Not that said scrapping needs much incentive beyond the excitement it provides. Inquisition’s new tactical view lets you pause and give orders at will from an overhead perspective, much like you could in Dragon Age: Origin on PC. It takes a little getting used to, especially when the camera decides to misbehave, but once you come to grips with it, it becomes a powerful tool for coordinating your party. You can hang back and set traps for over-zealous enemies, have your rogue creep along the edge of the battlefield to go for flanking bonuses, orchestrate explosive ability combos between party members, and much more. Inquisition successfully marries the measured approach of old-school BioWare games with the flashier, action-oriented approach of Dragon Age 2 and the later Mass Effect games. The result is combat that feels pleasingly punchy when controlled directly, and tactically sound when played like a puppeteer.


Like most BioWare games before it, Inquisition isn’t without its fair share of technical annoyances. Dialogue sequences would occasionally hang, interface elements would suddenly stop working, and sound would randomly cut out in the middle of battle. Most of these could be fixed with a quick reload, but those interruptions still took me out of the experience a little too often. A day-one patch is supposed to remedy many of these issues, but if you plan to play without updating, you’re in for a bumpy ride.

Where Inquisition really stumbles, though, is in its story. It gets off to a vague start, and never really congeals. The Dragon Age universe is rich with impressively nuanced lore and socio-political intrigue, but Inquisition lacks the heart and pathos of BioWare’s best games. There are some interesting individual beats, but the how and why that’s supposed to connect them is all very tenuous. It’s a shame too, because all the main characters are well-written and acted - particularly Dorian, whose familial struggles provided some genuinely emotional moments. By the time the story reached its climax though, I cared about the people involved, but I had little connection to what was at stake, or Inquisition’s completely forgettable villain.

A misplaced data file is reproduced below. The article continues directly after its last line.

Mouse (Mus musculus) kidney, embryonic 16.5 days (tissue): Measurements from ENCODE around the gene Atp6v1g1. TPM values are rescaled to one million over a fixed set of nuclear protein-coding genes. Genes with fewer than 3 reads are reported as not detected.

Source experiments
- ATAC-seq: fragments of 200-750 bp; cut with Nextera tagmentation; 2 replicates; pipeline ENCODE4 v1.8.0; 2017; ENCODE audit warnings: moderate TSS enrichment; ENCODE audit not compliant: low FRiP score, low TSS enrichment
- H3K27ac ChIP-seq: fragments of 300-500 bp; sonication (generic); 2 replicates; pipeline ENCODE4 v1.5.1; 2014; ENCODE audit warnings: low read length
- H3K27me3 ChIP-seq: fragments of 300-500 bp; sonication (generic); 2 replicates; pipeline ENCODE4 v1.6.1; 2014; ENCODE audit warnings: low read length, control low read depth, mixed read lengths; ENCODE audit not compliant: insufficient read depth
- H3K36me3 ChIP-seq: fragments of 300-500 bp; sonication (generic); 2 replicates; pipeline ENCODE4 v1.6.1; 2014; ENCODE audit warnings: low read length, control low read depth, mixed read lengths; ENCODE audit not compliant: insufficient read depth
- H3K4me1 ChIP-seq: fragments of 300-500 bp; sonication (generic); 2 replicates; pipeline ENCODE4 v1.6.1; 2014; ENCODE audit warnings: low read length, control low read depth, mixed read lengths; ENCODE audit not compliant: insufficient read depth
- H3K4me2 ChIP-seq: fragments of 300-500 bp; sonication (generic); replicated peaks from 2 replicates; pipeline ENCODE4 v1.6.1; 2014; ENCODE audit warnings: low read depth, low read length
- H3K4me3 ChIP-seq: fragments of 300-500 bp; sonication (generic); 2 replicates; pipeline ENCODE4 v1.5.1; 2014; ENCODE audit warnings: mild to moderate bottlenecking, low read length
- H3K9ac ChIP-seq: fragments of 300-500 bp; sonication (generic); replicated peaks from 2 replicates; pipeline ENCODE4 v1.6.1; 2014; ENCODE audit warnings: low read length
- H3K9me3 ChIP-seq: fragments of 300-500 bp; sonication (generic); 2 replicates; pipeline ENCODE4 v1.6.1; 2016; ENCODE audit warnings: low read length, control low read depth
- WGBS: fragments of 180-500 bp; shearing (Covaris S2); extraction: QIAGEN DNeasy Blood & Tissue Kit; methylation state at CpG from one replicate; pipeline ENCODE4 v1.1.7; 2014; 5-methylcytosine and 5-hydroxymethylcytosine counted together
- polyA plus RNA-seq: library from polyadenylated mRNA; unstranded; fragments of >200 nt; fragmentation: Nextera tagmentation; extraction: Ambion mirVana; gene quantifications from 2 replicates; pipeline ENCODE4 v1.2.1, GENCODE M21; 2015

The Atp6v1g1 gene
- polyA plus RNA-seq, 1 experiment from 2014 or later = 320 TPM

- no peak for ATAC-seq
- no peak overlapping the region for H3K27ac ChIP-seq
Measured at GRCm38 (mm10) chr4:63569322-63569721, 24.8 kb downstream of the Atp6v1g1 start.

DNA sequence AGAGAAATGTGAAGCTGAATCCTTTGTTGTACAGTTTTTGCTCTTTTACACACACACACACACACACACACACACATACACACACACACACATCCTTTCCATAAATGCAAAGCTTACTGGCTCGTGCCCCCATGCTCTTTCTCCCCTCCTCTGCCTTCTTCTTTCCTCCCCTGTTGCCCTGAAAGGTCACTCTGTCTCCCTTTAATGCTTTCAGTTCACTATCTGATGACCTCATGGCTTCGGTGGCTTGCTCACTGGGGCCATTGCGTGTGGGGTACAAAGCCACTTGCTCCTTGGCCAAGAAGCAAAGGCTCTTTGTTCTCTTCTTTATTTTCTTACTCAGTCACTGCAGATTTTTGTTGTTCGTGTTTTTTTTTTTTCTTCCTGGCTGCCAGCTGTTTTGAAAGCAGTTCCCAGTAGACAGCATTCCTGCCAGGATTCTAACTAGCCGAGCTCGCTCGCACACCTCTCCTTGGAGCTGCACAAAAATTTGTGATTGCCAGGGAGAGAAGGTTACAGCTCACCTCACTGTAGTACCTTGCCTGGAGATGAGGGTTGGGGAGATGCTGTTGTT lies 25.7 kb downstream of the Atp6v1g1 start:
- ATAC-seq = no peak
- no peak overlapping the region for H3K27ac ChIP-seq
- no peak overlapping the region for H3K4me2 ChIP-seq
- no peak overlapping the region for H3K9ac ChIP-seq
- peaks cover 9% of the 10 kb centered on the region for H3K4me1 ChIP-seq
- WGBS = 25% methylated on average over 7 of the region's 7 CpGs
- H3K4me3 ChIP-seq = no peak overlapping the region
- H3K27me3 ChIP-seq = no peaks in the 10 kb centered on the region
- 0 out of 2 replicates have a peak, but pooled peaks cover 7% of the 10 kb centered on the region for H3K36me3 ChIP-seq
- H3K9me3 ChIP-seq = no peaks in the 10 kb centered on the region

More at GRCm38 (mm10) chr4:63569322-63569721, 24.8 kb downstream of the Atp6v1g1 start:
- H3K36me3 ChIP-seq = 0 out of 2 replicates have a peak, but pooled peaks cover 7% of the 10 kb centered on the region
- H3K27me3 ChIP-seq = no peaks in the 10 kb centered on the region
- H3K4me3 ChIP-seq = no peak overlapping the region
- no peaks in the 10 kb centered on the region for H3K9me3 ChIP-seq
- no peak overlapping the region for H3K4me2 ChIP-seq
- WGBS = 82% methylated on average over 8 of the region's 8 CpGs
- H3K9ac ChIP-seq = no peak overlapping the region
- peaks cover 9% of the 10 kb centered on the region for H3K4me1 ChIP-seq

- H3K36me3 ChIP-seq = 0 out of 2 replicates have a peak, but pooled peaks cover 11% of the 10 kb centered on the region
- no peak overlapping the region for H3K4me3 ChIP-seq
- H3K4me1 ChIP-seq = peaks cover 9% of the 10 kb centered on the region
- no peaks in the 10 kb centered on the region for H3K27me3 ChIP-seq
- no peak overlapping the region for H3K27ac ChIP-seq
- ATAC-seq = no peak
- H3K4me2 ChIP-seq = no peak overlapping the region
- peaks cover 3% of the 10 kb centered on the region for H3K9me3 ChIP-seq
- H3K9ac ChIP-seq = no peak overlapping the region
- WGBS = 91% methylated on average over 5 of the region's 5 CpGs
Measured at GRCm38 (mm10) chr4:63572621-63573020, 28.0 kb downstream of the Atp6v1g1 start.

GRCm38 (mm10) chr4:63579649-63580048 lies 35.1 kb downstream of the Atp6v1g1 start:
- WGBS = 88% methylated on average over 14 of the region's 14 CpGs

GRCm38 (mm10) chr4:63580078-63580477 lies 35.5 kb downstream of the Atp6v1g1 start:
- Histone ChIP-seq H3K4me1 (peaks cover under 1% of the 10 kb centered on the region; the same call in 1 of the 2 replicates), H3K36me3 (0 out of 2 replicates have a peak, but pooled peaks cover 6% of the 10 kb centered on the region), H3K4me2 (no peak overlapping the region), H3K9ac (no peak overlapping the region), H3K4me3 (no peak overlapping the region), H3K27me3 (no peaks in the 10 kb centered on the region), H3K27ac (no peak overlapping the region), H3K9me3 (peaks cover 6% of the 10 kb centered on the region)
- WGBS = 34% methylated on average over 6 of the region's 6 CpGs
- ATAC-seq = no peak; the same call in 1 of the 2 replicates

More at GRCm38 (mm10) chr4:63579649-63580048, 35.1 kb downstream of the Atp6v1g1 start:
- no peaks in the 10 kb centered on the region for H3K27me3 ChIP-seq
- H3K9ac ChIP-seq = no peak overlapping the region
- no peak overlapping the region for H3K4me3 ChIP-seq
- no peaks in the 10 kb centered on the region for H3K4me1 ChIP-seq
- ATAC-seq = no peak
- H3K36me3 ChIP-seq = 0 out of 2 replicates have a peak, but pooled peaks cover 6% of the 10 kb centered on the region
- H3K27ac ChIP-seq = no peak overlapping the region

Ultimately, the tale I was truly invested in was the one I carved out with not only the major story decisions I made, but where I spent my time, who I spent it with, and how I chose to run the Inquisition. In the war room, little mini-stories played out as I decided which of my advisors should handle different tasks, the outcomes changing depending on their aptitudes. In the the throne room I’d sit and pass judgement on those I’d brought to justice during previous quests. Who do I execute? Who do I exile? Who get’s a second chance? Combined with the excellent party banter, content like this ensured that my story remained interesting even after the curtain had fallen on the main campaign.

One more thing to do after finishing the campaign is the surprisingly good online co-op, which has you leveling a totally separate character up to plow through a variety of dungeons with friends. It leverages the campaign’s enjoyable combat, and even the full-featured crafting system to boot. It isn’t a primary reason to buy Inquisition by any means, but it does boost its already substantial replay value considerably without imposing itself on you if you just want to play single-player.



The Verdict
When I’d finally slain my first dragon in Dragon Age: Inquisition, I felt a little sad at the thought that I was probably beginning to exhaust its seemingly endless stream of content. But then I saw the quest ticker: “Dragons Slayed - 1 out of 10.” In all my hours, I had only ever seen three. It’s a surprisingly huge, dense world, and I soon realized there were still entire sandboxes I hadn’t even set foot in. Even in my hundredth hour, I’m still discovering. Despite its less than compelling plot, I still want to go back to explore and fight through every nook and cranny of Dragon Age: Inquisition, until every dragon’s skull is mounted on my wall.


http://www.ign.com/articles/2014/11/11/dragon-age-inquisition-review